-What’s your return policy and how effective is it with payment platforms such as Amazon or PayPal?
– Who handles returns and how should those returns be processed? How do you refund payments?
-Are fulfillment services a viable option to reduce burden with storing and shipping products, what are the additional cost involved with a fulfillment contract?
– Set up shipping accounts! It’s not difficult.
-Who should pay the shipping cost and when do you offer free shipping? How does free shipping affect profit margins?
If you do not want to deal with the hassle of shipping products to customers, you can use a fulfillment service like Amazon. There are a ton of others that exist. Just do some research and you could probably find a few.
Handle Customers With Care
If you handle customers with care, they may convert from a one time shopper to a long term donor and purchaser. Have ways for customers to contact you about the product or service your provided. Chat, email, phone, using a call center, or SMS are great ways to handle customer service. Don’t neglect your customers after the purchase!!! Your organizations long term growth depends on relationship building.
Choosing the Right Shopping Cart-Order Management
Order management should be handled within the e-Commerce platform. Some hints on choosing the right shopping cart:
- Scalable shopping cart should be able to intergrate other platforms easily. You should be able to add new products without limitations. Don’t pay dual payment processing fees (one to the shopping cart and the other to the payment processor). When you start your research, some shopping carts charge their own payment processing fee plus the monthly hosting fees. These fees could be in addition to your own payment card processing fees.
- Completely integrated order management system (should be able to handle cart, tax calculation by state, payment processing, and almost real time shipping quotes using shipper APIs)
- Easily accessible exportation of data (just in case you want to move your e-Commerce solution and not have to do double work)
- The shopping cart should be flexible.
This is not an exhaustive list of PCI-DSS compliant shopping carts. Nor do I recommend on over the other. Do a cost & feature comparison when choosing a shopping cart.
- 3-D cart
- Shopify (offers nonprofit discount)
- Core Commerce
- WooCommerce (WordPress sites-plugin)
- Magento (paid & community edition)
- osCommerce (open source)
- Godaddy Online Store
For a your nonprofit’s eCommerce store, you will also need:
Merchant Account -financial institution or bank account used by a merchant specifically for the purpose of collecting proceeds consumer bank account or credit card payment transactions.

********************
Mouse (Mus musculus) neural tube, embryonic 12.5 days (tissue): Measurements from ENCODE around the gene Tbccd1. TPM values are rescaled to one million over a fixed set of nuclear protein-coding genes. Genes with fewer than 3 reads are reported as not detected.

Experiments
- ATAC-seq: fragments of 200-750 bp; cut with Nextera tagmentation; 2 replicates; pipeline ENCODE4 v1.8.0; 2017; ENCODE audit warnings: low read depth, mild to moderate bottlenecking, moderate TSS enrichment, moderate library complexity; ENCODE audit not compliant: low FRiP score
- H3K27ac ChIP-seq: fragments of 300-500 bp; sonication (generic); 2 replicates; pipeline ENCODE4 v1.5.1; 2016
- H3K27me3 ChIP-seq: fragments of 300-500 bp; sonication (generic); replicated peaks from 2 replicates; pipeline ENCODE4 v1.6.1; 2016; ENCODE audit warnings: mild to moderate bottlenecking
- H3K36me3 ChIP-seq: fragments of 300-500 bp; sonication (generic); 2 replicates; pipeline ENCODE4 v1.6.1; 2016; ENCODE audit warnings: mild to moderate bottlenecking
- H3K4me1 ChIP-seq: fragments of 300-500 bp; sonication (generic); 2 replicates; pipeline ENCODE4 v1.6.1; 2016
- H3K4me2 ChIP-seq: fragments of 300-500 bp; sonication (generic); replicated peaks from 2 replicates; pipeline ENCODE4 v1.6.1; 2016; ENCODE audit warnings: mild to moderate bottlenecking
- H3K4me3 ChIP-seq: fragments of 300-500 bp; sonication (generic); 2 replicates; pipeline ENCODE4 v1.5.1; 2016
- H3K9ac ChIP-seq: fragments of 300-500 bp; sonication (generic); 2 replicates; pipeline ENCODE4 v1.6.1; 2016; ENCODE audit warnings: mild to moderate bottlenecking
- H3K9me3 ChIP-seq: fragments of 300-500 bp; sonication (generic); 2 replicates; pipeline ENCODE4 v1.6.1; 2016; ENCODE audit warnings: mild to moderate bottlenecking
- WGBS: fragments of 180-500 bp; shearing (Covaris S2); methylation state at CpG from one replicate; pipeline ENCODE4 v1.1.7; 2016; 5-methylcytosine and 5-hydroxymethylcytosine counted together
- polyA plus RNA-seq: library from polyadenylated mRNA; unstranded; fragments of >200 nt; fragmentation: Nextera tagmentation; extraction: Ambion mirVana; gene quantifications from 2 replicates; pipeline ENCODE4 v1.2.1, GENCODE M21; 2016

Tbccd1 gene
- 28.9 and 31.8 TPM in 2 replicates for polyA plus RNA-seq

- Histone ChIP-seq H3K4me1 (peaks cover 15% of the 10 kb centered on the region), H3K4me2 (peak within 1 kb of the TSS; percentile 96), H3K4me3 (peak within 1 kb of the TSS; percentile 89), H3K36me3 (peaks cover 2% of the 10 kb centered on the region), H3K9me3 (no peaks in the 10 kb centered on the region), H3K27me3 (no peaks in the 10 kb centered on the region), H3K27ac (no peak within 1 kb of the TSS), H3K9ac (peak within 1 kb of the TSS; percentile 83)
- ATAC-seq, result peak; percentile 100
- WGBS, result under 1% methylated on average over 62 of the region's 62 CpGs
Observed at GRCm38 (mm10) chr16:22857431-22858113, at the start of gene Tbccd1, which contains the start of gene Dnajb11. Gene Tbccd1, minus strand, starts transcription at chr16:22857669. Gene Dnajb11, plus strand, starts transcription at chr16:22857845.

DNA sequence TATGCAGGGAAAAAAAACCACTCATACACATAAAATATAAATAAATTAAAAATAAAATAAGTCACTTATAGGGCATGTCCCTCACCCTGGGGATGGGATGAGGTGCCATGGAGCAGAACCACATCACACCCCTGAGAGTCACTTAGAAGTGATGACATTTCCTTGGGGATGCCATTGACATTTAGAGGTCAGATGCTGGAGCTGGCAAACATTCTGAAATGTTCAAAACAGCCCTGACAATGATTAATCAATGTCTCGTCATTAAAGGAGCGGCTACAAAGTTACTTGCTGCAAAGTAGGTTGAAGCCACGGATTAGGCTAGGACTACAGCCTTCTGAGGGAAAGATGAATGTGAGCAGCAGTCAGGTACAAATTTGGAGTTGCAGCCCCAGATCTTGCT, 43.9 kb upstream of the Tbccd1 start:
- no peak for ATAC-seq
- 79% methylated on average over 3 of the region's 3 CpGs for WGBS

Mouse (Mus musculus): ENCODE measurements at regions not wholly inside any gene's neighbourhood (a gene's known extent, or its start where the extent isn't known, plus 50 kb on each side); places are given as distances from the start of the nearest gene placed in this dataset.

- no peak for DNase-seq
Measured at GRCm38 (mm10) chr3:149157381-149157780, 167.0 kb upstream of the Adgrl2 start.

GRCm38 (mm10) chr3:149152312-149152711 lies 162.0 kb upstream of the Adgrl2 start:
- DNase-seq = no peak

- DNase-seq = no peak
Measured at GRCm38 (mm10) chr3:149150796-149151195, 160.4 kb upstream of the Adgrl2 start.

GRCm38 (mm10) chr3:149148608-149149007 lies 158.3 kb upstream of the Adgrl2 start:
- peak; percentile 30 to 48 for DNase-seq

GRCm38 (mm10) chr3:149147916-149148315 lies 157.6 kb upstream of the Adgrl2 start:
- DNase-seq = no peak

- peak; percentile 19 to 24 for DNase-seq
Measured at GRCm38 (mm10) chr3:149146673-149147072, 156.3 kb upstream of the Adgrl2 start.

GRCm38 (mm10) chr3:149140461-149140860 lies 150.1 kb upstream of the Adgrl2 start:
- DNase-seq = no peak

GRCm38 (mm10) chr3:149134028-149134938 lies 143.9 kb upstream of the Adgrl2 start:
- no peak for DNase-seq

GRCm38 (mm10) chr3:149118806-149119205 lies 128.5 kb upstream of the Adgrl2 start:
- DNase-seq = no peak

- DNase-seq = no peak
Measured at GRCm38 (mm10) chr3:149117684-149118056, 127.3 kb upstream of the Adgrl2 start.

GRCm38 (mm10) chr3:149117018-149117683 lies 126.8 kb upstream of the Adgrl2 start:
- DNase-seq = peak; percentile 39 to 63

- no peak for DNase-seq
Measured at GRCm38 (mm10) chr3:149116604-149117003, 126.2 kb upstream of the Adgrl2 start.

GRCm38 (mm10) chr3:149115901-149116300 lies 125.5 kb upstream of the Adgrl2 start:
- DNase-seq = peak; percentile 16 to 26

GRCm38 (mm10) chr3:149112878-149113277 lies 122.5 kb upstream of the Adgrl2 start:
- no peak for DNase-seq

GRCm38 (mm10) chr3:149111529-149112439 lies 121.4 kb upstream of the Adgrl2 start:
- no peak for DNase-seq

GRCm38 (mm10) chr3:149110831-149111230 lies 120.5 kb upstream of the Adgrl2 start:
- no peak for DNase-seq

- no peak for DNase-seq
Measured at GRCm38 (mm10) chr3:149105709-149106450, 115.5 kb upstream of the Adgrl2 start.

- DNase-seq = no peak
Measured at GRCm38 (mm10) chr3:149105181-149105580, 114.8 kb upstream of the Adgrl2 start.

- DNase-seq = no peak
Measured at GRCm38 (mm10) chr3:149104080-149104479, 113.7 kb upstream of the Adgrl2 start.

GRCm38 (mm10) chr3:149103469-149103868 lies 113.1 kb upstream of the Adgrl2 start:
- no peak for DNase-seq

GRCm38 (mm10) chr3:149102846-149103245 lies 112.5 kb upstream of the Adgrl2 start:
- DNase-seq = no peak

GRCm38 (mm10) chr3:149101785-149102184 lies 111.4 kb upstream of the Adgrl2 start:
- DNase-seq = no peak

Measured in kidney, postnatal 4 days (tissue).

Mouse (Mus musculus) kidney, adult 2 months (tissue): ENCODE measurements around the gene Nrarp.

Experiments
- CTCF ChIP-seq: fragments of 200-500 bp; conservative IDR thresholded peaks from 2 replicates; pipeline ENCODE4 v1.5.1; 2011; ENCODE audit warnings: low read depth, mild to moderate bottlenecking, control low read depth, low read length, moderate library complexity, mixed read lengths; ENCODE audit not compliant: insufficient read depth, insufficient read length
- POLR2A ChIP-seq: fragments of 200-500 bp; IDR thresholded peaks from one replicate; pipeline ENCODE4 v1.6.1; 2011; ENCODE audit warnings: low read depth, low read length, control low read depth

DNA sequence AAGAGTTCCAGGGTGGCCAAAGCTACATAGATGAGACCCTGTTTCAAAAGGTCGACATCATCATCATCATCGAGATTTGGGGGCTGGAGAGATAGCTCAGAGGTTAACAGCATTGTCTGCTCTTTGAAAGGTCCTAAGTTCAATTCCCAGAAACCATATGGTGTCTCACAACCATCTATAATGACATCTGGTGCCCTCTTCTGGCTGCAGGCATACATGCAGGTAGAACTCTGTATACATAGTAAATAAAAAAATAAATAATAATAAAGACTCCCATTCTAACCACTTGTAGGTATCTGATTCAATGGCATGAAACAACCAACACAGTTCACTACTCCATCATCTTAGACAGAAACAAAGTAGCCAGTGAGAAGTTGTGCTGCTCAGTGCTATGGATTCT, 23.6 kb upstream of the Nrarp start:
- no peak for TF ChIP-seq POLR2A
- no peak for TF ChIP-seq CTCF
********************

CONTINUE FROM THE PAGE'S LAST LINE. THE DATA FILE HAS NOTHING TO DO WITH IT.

- It’s not your organization’s bank account
- As your bank whether it offers a merchant account
- Get several quotes, as prices vary
Payment Processor/Gateway here’s a few:
- Paypal (can act as a payment gateway and merchant account)
- Amazon Pay
- Brain Tree (Paypal Company)
- Apple Pay
- Google Pay
- Intuit Quickbooks
- Monetra /TranSafe
- PSF Web Inc
A payment gateway is the infrastructure that enables merchants to accept credit cards and electronic check payments from websites, terminals or mobile devices. Payment gateways also provide merchants with transaction management, reporting and billing services.e-Commerce is a Card Not Present (CNP). You must have a merchant account to receive payments electronically (i.e., online payments). Payment processor may have limits on country payment transactions can process (China, Europe, Russia,etc). Some payment processors can’t accept all credit cards (American Express). Choose based on cards accepted:Visa • MasterCard • Discover • American Express • JCB • PayPal • Visa Checkout • Apple Pay • E-check.
Do you plan to have retail store and accept payments in person? You need a point of sale to process payments. The payment processor should be able to serve multiple channels/roles in processing payments.
Also note, that on a yearly basis the payment gateway will supply a 1099-K form. This will be a total of the payments processed through the gateway. This information is also used for IRS purposes. So make sure you keep this document with other accounting information.
This was not an exhaustive research about eCommerce for nonprofits. Outlined were the basic points you need to understand about eCommerce. Consider a strategic planning session with organization leaders to determine if eCommece is a viable revenue stream for your nonprofit organization. It takes time, planning, and a funding to dedicated to eCommerce.
Take time to develop products that your nonprofit’s stakeholders will consider valuable. I hope you read this information and took notes. If you need assistance with any part of your planning process, please feel free to send me an email.
More reading resources: